Variation ThreeWe must protect the 2nd Amendment.  Yes, why not.  However, as I’ve said time and again, no right is absolute.  At the risk of redundancy, I can’t “yell fire in a crowded theater,” there are limits to my freedom of speech; nor can I create a mob and call it “freedom” of assembly,” nor can I speak slander and print libel and call it protected by the 1st Amendment.

Until the gun manufacturers and their lobbyists come to the humane conclusion that weapons of war have no place in civilian society, we will continue to have very lethal “law abiding” people among us.

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Filed under Gun Issues, Politics

Trump’s Next Stupid Idea: Arms Adept Teachers

The flow continues. One idiotic idea after another. Flowing freely from the Oval Office, billowing forth from the West Wing. The next evermore moronic than its predecessor.  And now — armed teachers. Yes, we’re back to the old NRA recipe for carnage:  Expand the number of guns in public spaces.  Churches, concerts, schools, streets…

Bring In The Cavalry?

The occupant of the Oval Office appears to believe that the teaching ranks are filled with military veterans, and further that these veterans want to have guns in their classrooms.  First off, there aren’t that many.  In a 2013 USA Today article we find that Teach for America, which prioritized recruiting teachers from the ranks of military veterans had a “cadre of 100” veterans.  The number may now be approximately 320. [Vox]  Thus far it’s been difficult to find statistics tracking the number of military veterans who are currently teaching in our public and private schools.  The US has about 14,000 school districts. [Census]

Secondly, the argument assumes that veterans advocate having firearms in their classrooms.  This premise is also questionable.  Three veterans spoke to this issue in this Esquire article.  None seemed to see the proposal in a positive light, and their insights into situations, training, and human reactions are enlightening. Veterans interviewed by Buzzfeed described the idea as a tactical disaster.  The “tactical disaster” argument is further buttressed by the combat veteran who spoke with Charlotte 5.   There seems to be a vast gap between the advocates of the armaments escalation and the veterans with actual combat experience.  I’m betting the combat veterans can provide more practical guidance on this issue.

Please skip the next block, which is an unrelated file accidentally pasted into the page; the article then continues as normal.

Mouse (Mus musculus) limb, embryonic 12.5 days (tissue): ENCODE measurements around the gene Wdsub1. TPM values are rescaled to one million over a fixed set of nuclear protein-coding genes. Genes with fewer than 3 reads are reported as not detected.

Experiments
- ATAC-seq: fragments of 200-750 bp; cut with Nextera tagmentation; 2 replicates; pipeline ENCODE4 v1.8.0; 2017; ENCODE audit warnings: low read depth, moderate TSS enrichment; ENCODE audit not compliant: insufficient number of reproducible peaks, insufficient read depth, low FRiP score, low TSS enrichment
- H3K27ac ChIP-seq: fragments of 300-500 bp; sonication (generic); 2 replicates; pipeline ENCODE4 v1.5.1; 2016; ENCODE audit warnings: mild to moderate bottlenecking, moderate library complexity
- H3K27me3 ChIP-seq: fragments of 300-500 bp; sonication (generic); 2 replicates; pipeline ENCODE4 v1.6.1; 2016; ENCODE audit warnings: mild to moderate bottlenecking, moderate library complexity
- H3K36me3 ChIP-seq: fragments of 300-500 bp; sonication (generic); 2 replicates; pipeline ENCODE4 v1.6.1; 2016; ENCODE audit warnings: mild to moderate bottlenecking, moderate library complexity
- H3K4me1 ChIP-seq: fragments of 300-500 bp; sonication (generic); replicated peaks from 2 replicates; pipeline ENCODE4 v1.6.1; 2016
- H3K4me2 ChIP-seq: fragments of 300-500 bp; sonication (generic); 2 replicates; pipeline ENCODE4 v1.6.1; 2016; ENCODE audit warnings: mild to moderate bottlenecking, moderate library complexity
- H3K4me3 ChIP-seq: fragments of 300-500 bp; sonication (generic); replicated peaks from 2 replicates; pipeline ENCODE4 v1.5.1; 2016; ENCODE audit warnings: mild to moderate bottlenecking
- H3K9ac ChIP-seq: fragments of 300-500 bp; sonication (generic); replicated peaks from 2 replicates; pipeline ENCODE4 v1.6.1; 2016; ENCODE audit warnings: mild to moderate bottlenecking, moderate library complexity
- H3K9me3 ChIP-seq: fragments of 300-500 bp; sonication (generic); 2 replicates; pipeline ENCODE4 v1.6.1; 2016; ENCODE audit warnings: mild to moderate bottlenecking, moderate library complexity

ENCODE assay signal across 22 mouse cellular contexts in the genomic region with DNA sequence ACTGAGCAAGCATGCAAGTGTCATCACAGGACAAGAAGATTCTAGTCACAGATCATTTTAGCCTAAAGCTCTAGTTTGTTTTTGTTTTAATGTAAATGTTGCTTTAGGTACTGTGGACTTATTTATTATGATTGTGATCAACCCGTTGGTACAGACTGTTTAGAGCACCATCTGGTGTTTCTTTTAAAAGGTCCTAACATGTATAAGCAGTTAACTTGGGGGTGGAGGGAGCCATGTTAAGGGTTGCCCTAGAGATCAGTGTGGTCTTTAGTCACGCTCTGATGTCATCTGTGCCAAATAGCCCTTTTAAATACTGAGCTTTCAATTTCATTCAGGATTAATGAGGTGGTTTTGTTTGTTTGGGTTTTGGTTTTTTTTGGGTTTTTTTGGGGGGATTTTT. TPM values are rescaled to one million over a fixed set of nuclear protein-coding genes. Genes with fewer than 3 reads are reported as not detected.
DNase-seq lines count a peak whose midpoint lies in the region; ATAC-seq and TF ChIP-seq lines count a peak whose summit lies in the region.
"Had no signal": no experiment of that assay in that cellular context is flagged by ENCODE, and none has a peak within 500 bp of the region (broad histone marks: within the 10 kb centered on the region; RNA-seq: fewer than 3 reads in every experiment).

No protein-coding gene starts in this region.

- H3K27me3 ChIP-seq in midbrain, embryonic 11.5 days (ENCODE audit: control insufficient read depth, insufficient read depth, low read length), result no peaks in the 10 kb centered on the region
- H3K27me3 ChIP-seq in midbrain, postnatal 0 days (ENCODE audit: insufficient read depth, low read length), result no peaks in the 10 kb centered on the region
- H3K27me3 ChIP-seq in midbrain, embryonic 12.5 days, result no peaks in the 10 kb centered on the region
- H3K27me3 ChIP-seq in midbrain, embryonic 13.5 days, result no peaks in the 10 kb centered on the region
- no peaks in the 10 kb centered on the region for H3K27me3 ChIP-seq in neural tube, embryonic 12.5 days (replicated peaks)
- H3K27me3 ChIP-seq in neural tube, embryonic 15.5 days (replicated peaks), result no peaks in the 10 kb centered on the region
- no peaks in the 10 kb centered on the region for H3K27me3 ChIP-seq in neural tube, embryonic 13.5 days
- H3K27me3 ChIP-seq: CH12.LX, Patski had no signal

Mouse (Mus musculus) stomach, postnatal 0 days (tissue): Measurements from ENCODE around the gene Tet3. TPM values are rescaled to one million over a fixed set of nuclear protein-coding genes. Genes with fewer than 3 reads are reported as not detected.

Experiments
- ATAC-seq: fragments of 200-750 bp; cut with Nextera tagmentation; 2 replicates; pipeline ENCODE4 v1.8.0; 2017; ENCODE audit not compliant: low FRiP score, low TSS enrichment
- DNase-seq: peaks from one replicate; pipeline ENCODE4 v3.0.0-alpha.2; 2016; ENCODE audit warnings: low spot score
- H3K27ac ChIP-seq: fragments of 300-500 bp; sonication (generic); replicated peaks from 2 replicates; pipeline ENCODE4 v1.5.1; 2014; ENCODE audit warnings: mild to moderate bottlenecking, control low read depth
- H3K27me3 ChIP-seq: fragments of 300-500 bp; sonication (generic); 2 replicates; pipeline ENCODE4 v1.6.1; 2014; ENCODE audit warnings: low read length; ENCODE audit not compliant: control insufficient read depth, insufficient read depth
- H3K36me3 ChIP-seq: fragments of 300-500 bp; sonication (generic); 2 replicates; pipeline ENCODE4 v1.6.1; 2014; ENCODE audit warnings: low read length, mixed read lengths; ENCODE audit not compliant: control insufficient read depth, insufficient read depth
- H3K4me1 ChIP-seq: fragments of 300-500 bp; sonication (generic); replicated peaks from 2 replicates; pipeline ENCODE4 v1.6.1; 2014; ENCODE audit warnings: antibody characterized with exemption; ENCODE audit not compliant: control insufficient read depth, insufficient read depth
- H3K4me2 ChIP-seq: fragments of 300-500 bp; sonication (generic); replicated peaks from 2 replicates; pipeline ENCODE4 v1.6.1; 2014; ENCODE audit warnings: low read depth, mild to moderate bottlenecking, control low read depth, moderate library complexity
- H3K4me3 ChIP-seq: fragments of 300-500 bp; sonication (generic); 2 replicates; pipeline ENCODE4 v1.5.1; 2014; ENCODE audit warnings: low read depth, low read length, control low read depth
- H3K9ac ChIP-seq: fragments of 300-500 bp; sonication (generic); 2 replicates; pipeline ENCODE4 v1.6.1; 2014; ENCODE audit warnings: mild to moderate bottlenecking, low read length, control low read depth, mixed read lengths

Comic Book Characters

The notion that some Hero-Teacher armed with a Glock will leap from the shadows of a chaotic hall way and mow down an intruder firing an AR-15 is straight out of some comic book/Hollywood rendition of fantasy fiction.  As the veterans cited above remark, there is no way to predict with 100% certainty how anyone will react under fire, and this is with 52 week per year training.  At this point our Comic Book Hero has to embody the Hollywood concept that the hero always hits the target, and the villain always misses.

Even the US military doesn’t require that standard.   We should remember that in Phase One of military weapons training the trainee doesn’t even fire the weapon, it’s all understanding the mechanical and operational characteristics of the gun.  It isn’t until Phase Two that the trainee pulls the trigger.  Qualification is another matter:  “In order to qualify, you must hit at least 23 out of 40 pop-up targets at ranges varying from 5 meters to 300 meters (approximately 80 to 327 yards).”  That calculates to a 57.5% accuracy rate.

Speed and accuracy are not a good mix.  The speed of firing reduces the accuracy.  The classic study done by the RAND Corporation in 2008 for the New York City Police Department should be consulted for additional information and for the conclusions it drew which remain valid.

“The NYPD reports hit-rate statistics both for officers involved in a gunfight and for officers who shoot at subjects who do not return fire. Between 1998 and 2006, the average hit rate was 18 percent for gunfights. Between 1998 and 2006, the average hit rate in situations in which fire was not returned was 30 percent. 

Accuracy improves at close range, with officers hitting their targets 37 percent of the time at distances of seven yards or less; at longer ranges, hit rates fall off sharply, to 23 percent.  [AJC]

Only by assuming the Comic Book Hero with a Hollywood Level of Fictional Accuracy, can a person argue that arming civilians is a viable option for protecting children.

What Should Be The Last Word

From a combat veteran:

My goal here is to bring the reality of the situation to the forefront. Politicians who are blasé about the complexity and rigorous training required for these types of engagements and who underestimate the physical, physiological and psychological toll a combat environment brings to those involved, should be forced to place themselves in these types of simulations.